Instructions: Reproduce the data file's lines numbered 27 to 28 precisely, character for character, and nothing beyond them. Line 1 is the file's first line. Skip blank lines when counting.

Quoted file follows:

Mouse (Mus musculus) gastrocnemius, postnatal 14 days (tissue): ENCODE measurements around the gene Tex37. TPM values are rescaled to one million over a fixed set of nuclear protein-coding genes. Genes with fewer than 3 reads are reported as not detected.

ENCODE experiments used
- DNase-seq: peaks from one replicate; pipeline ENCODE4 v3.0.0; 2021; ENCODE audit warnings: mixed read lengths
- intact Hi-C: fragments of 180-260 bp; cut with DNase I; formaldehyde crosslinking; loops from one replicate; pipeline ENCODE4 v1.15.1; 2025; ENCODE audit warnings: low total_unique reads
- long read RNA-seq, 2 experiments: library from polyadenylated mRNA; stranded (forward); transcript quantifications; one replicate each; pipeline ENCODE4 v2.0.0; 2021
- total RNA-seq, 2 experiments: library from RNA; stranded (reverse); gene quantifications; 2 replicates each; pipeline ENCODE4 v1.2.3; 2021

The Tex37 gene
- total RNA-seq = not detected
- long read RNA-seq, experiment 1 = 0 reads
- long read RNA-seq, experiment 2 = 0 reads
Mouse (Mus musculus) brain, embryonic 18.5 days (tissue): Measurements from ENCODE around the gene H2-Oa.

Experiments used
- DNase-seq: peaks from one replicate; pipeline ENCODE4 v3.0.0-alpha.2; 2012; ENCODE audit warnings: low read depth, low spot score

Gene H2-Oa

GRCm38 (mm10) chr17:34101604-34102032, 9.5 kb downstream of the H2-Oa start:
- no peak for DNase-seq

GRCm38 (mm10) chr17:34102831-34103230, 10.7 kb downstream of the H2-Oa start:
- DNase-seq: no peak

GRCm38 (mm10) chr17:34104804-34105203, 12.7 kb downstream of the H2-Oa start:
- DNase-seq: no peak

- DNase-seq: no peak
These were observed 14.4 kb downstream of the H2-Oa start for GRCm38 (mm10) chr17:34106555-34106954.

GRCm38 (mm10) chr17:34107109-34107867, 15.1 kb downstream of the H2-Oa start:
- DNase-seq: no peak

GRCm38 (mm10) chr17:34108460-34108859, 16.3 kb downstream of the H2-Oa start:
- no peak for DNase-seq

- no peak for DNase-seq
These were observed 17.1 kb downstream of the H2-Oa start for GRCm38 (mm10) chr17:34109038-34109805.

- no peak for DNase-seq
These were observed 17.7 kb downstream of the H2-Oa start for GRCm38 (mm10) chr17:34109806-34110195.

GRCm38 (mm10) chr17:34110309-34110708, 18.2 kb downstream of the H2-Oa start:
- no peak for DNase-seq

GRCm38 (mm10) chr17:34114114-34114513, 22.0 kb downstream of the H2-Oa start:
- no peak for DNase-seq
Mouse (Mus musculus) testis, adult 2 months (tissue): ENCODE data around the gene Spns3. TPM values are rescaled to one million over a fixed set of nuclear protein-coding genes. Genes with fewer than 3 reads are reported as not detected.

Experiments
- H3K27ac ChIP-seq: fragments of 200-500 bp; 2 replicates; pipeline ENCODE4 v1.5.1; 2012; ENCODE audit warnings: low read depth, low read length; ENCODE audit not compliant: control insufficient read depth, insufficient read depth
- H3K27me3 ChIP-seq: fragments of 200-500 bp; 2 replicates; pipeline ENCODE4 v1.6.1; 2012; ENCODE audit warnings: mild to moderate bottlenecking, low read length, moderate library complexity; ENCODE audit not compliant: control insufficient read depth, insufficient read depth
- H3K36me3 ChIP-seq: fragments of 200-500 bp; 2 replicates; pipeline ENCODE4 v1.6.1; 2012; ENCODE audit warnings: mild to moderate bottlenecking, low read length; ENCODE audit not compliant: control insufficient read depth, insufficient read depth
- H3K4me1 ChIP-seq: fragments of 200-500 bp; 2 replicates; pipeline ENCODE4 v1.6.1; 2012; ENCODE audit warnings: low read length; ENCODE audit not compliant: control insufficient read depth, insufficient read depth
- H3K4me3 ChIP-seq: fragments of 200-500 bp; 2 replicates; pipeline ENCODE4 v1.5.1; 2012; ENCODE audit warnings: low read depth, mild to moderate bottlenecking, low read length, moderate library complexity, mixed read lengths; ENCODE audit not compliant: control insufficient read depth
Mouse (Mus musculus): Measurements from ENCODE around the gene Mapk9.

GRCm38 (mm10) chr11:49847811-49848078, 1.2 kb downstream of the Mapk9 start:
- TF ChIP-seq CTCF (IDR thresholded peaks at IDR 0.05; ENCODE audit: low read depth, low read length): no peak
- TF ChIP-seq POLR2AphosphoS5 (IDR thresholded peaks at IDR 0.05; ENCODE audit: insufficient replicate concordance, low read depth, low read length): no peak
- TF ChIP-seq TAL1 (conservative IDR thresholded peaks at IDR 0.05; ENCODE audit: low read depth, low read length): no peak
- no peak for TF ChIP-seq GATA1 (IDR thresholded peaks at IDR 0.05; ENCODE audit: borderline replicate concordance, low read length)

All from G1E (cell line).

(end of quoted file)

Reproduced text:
- no peak for DNase-seq
These were observed 17.1 kb downstream of the H2-Oa start for GRCm38 (mm10) chr17:34109038-34109805.